conversation, but if used as a replacement for that.

So, I suppose the lesson is that it's okay to do Facebook, Twitter, etc.

Don't use it as a substitute for face-to-face interaction with others.  

“Think About That for a Moment”

August 7, 2018

That’s what Gayle King, a co-anchor on CBS This Morning, advised us to do as she reported on the largest forest fire in California history during the rapid-fire, tightly-edited Your World in 90 Seconds opening segment on the show. (At one time, I did not like newscasts to be referred to as “shows.” I thought of them as being serious business. That was during the Walter Cronkite era. Now, unfortunately, the term “show” is accurate.” None of today’s news shows comes close to the numbers Cronkite, Brokaw, or Jennings newscasts pulled on CBS, NBC, and ABC. Admittedly, there were fewer choices then. But, I digress. Back to MS King and her advice.) If we had stopped to “think about that,” we would have missed the beginning of the next story.

That is one advantage that newspapers and magazines had over broadcast news. We could stop to think about a story before we went on to read the next one.  However, there is now something that lessens that advantage. It’s called a DVR, which stands for “digital video recorder.” Miss a story because you’re thinking about the one you just watched, just hit the rewind. I wouldn’t be without a DVR.  The latest stats I could find online show a little more than half of TV households have a DVR. Commercial TV stations and networks probably weren’t too pleased with them when they came into use because a lot of folks, including me, record most of what they watch so they can fast forward through the commercials. I do watch some commercials, the clever ones that give me a little entertainment or important information for my time spent watching their sales pitch. They have to come at the beginning of the break to hook me.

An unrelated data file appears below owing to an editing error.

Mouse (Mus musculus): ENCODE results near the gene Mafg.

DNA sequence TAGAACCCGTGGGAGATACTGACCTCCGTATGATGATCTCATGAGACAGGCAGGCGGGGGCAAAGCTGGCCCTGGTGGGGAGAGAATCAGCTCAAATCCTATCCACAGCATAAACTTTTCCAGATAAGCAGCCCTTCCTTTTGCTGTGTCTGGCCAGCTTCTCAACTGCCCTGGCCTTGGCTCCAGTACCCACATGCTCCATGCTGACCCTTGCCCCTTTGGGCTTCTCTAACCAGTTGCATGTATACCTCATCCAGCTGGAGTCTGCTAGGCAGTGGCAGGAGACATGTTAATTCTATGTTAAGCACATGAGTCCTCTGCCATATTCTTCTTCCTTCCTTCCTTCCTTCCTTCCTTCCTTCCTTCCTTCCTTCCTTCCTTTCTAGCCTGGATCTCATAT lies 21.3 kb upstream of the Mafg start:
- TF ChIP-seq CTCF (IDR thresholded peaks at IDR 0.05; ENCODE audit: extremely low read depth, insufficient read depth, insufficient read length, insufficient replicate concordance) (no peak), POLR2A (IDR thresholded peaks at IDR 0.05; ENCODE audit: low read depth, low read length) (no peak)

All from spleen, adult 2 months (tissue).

Book Review

July 9, 2018

THE PRESIDENT IS MISSING

Even though James Patterson books have sold more than 300 million copies, up until now I have never read one of them. I have read President Clinton’s autobiography, My Life. Now I can say that I have read a  James Patterson book. And, I now plan to read another one, because I really enjoyed The President is Missing, which I read because it was co-written by an actual former President of the United States. I would imagine a lot of folks have read and will read it for the same reason.

While it is definitely a page-turning cyber-attack thriller loaded with violent action and many surprises, it has the depth of geopolitical and White House intrigue, and it does address today’s political climate. However, James Patterson, in an appearance on Book TV on C-SPAN, said the book is not political. I’m not sure what he means by that, because it also definitely deals with politics. Maybe he said it because parties are never identified. I never saw the words Democrat and Republican in the book.

There was a time when I read almost no fiction, but I read more of it now, especially by authors like Grisham and Follett. And, now, as I said, I’m going to give Patterson another read. Any suggestions on which of his thrillers I should try?

 

 

 

Seth, Slow Down

June 22, 2018

Seth Rudersky’s rapid-fire delivery might work in Manhattan, but it didn’t work for me and some others at the RiverCenter’s 2018-2019 Season Reveal Concert in the Bill Heard Theater last night. We simply couldn’t understand what he was saying.

The first admonition public speaking course instructors often give is “slow down.” That is especially important in a large theater, and Bill Heard seats almost 2,000. So, Seth, when you play in big auditoriums,  I think many more folks will better understand what you’re saying if you slow down.

The reveal  part of the concert, which included a video presentation, was easy to follow. The upcoming season is loaded with a large and diverse number of shows and concerts. We plan to attend a lot of them.

 

 

 

Another Way to Reduce the Cost of Healthcare

June 10, 2018

The point of the post is still topical, so I’m rerunning it. Your responses, as always, are welcomed.

Dick's World

IMG_1923 Locally grown produce on sale at Uptown Market in downtown Columbus, GA, Saturday, May 27, 2017.